Friday, December 9, 1977 Weekender 15
'Dispatches' takes reader into heart of Vietnam
There have been quite a few books written
about the Vietnam War, some of them
purporting to explore the American
involvement. But for the most part they deal
with the errant decision making process,
official explanations and stories of
surrealistic bureaucracies grinding out
misguided facts and figures.
But Michael Herr cuts through that
process, and unconcerned with falling
dominoes, communist threats and official
explanations, he takes the reader into the
heart of the war. Knee deep into rice
paddies. ..into bunkers with dead bodies
scattered about like so many pieces of
litter. . . into the back of a transport vehicle
full of scared young boys and hardened
crazies. . .into the war with all its horrors
and moments of lunacy.
The American involvement, masked by
years of moralizing and linear analysis,
comes home. And Dispatches (Alfred A.
Knopf, $8.95) sticks, like a grenade fragment
lodged permanently in the brain.
Up on the highest point of the wall, on
what had once been a tower, 1 looked across
the Citadel's moat and saw theNVA moving
quickly across the rubble of the opposing
wall. We were close enough to see their faces.
A rifle went off a few feet to my right, and
one of the running figures jerked back and
dropped. A Marine sniper leaned out from
his cover and grinned at me. . ......
The passage is from the chapter entitled
1 feAJ V I
Leon Redbone wasn't drinking champagne when he came to Memorial Hall Tuesday
night and entertained a standing-room-only crowd with his antics and repertoire of
golden no, crusty-oldies. Along with his sometime tuba accompanist, Jon;
Redbone, told tales of LuLu, a great big mystery, some jellyrolls and a rogue named
Champagne Charlie. His first encore was something "we all would know" "Polly
Waddle Doodle" and he finished with "Mr. Jelly Roll Baker." But he left the
audience hanging, so will somebody tell me what diddy wah diddie means? Staff
photo by Allen Jernigan.
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"Hell Sucks." part of Herr's first reporting
effort from Vietnam. He went to Vietnam in
1967 as a correspondent for Esquire
magazine and sent home a series of
dispatches unlike those published anywhere
In the WWII movie Anzio, Robert
Mitchum plays a war correspondent
By CHUCK ALSTON
by Michael Herr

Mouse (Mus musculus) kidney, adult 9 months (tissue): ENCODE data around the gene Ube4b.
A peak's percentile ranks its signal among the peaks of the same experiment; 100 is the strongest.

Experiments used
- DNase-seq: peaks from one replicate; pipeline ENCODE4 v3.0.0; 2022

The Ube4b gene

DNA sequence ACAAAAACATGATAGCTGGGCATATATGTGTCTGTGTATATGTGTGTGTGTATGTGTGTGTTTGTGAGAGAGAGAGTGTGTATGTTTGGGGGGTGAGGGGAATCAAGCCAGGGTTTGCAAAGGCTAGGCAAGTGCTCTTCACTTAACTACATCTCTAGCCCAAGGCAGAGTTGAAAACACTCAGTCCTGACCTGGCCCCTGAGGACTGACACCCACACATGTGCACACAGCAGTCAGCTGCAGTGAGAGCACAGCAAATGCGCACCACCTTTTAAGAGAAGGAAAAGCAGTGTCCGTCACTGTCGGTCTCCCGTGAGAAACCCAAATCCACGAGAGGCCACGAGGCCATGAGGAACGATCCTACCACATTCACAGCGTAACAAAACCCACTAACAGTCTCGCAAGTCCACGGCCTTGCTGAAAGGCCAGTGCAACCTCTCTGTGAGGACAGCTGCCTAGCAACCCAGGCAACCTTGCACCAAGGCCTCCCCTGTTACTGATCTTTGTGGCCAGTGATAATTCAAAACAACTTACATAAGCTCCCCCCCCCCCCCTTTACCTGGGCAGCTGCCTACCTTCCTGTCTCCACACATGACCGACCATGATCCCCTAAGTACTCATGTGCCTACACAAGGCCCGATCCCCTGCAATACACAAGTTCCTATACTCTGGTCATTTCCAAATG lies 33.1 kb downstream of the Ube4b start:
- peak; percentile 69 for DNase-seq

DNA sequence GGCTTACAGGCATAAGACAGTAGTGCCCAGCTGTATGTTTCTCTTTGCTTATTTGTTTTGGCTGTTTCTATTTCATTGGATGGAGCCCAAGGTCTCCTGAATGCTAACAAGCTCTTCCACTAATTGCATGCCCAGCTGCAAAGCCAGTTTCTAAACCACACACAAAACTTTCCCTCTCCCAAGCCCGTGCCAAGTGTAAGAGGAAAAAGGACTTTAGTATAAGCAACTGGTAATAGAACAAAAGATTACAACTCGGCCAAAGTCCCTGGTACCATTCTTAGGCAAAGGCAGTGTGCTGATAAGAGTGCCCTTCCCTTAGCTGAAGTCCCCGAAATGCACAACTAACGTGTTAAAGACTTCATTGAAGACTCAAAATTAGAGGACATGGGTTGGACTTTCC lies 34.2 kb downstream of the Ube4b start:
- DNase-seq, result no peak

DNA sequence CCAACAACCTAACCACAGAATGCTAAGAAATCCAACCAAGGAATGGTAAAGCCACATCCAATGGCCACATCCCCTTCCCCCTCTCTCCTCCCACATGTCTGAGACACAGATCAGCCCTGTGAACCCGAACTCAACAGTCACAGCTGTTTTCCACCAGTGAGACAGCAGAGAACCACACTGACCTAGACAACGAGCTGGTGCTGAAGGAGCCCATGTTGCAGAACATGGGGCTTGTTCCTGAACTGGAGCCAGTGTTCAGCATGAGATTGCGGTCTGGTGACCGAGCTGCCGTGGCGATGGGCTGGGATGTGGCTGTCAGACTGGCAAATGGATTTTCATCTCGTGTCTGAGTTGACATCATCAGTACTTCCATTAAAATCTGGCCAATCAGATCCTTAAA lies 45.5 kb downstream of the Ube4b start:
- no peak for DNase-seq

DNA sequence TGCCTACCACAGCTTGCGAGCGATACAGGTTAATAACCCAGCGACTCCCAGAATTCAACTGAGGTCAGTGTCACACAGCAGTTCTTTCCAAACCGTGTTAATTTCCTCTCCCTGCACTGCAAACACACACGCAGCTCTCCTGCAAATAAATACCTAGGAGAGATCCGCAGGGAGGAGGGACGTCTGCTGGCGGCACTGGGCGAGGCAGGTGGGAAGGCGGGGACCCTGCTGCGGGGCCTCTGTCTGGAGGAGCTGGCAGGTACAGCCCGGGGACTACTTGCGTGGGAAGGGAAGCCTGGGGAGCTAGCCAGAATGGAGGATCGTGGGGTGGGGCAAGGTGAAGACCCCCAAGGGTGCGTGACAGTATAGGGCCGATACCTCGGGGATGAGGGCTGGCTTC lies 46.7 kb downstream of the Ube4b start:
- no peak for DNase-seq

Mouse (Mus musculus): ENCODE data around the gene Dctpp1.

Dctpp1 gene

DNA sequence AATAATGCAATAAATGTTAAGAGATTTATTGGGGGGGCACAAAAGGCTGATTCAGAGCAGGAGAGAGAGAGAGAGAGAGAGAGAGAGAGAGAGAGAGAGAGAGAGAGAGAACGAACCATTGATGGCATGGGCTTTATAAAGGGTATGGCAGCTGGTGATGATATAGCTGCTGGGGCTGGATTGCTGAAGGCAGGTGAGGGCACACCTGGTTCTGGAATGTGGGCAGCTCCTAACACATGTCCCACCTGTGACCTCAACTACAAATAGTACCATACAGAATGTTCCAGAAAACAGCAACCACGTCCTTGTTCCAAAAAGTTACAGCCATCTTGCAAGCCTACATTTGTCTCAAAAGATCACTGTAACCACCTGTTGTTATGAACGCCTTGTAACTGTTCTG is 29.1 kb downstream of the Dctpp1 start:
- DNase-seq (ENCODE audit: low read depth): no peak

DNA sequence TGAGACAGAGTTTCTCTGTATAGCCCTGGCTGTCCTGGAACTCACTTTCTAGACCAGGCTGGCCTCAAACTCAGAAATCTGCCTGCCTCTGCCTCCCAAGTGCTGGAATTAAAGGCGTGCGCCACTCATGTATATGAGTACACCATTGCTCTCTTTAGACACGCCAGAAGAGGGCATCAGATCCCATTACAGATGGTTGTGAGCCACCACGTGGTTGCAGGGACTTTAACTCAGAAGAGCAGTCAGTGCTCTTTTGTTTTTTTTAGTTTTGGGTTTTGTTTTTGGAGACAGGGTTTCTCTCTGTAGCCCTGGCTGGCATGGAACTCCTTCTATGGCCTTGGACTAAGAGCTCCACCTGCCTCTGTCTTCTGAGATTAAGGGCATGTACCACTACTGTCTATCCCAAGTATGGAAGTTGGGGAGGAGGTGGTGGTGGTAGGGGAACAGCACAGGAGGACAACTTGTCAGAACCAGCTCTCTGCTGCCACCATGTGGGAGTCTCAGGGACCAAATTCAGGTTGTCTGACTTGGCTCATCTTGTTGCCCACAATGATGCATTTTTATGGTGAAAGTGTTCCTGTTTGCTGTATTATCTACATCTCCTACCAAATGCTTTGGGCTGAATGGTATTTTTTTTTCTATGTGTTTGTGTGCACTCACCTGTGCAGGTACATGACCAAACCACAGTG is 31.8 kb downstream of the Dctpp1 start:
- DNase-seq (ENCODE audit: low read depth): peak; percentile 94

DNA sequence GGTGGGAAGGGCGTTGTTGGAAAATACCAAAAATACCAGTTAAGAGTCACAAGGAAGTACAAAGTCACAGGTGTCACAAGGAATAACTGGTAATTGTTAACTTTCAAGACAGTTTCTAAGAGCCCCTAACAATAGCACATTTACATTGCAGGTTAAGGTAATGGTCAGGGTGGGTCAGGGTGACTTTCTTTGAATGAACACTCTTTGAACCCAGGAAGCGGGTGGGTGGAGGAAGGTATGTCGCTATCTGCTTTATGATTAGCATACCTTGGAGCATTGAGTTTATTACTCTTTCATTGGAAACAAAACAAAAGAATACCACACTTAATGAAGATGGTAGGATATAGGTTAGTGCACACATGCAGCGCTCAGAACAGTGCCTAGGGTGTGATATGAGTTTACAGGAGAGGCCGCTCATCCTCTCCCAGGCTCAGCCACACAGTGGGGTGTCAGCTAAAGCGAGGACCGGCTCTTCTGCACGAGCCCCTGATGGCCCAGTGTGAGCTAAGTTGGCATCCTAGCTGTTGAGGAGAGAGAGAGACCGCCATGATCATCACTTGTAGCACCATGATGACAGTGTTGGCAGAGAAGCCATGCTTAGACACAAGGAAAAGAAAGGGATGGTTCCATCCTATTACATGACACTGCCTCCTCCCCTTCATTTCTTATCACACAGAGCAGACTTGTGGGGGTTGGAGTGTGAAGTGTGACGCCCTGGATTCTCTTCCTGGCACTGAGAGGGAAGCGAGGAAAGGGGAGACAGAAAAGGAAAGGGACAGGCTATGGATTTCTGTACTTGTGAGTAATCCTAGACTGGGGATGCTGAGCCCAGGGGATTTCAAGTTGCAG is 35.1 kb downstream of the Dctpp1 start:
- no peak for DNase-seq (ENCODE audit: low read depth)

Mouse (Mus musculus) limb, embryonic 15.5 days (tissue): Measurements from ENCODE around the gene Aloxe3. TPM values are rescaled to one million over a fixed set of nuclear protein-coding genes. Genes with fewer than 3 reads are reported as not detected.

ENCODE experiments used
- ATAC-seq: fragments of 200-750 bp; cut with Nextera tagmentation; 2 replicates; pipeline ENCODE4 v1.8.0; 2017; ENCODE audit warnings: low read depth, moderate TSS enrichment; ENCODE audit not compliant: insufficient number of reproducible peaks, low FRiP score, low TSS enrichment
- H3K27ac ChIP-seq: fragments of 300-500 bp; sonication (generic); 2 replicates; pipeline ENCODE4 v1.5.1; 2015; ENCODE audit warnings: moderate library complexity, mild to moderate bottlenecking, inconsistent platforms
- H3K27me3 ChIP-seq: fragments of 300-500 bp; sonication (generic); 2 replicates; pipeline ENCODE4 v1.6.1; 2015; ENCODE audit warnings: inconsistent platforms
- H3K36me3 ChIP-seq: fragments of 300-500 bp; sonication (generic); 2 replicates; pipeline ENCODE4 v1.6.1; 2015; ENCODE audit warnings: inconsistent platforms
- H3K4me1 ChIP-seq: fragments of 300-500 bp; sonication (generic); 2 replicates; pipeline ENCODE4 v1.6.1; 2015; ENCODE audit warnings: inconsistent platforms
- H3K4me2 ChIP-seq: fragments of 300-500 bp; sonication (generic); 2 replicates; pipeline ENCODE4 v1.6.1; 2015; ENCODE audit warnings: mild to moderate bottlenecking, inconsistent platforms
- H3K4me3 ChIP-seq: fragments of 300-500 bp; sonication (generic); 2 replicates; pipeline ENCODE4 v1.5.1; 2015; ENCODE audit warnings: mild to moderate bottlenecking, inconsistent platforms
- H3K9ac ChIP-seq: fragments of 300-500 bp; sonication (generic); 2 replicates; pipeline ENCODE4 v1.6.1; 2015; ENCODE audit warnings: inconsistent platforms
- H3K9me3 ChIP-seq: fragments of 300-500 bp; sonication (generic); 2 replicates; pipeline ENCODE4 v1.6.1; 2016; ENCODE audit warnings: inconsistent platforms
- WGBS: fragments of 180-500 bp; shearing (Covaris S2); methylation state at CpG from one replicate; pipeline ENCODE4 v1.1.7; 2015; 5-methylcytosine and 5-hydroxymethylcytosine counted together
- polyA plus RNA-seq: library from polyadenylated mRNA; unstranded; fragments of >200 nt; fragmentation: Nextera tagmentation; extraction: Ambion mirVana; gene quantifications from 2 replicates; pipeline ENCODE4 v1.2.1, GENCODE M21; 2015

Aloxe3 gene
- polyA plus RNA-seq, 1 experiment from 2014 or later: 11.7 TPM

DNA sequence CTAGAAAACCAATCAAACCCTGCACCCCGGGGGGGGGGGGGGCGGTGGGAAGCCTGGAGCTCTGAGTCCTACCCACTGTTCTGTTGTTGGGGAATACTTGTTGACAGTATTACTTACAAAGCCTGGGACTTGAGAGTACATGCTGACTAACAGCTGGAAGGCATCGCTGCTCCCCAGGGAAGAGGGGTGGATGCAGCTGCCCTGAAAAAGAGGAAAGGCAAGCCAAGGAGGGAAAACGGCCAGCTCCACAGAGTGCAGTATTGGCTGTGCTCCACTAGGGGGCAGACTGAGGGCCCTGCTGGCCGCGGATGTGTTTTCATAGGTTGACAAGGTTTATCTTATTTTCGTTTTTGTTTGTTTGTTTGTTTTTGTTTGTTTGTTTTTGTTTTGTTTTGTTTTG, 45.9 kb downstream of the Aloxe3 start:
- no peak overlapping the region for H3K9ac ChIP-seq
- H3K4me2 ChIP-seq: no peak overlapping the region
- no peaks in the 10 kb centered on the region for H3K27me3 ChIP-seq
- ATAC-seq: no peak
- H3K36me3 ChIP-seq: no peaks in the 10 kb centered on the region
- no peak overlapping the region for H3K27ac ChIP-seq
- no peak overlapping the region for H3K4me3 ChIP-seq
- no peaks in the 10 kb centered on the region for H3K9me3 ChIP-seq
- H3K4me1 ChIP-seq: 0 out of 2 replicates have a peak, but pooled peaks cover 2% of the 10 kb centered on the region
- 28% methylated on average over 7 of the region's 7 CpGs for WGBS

searching for the answer to the question of
why men fight wars. The only answer he is
finally able to come up with is that they like
to, that war provides them with a chance to
live life more .itensely than ever before.
Every sound, every smell, every move is
intense, more intense than anything else they
will ever experience.
And such is the impression that Herr
gives. Not that men like to fight wars, but
that the experience is intense and
unforgettable. And his descriptions of the
acrid smells, the constant rumblings of
airplanes and tanks and the piercing sound
of gunfire that become mere background
noise, are intense. He explores the why
phenomenon too, digging into the psyches ot
the men, boys, he lived with and watched die.
But somewhere all the mythic tracks
intersected, from the lowest John Wayne
wet-dream to the most aggravated soldier
poet fantasy, and where they did I believe
that everyone knew everything about
everyone else, every one of us there a true
volunteer. Not that you didn't hear some
overripe bullshit about it: Hearts and Minds,
Peoples of the Republic, tumbling
dominoes, maintaining the equilibrium of
the Dingdong by containing the ever
encroaching Doodah; you could also hear
the other, some young soldier in all bloody
innocence, saying, "Alt that's just a load,
man. We're here to kill gooks. Period."
Which isn't true at all of me. I was there to
Herr covered the war in a unique way and
has given it to the reader in a book which
impresses, and lasts. In Dispatches the war
comes home: in rubber bags with dead GIs,
with soldiers laughing tears because they've
been wounded and are getting out, and with
gut wrenching prose that takes most of us
where we have never been, or hope to go.
Talk about impersonating an identity,
about locking into a role, about irony: I went
to cover the war, and the war covered me: an
old story unless of course you've never heard
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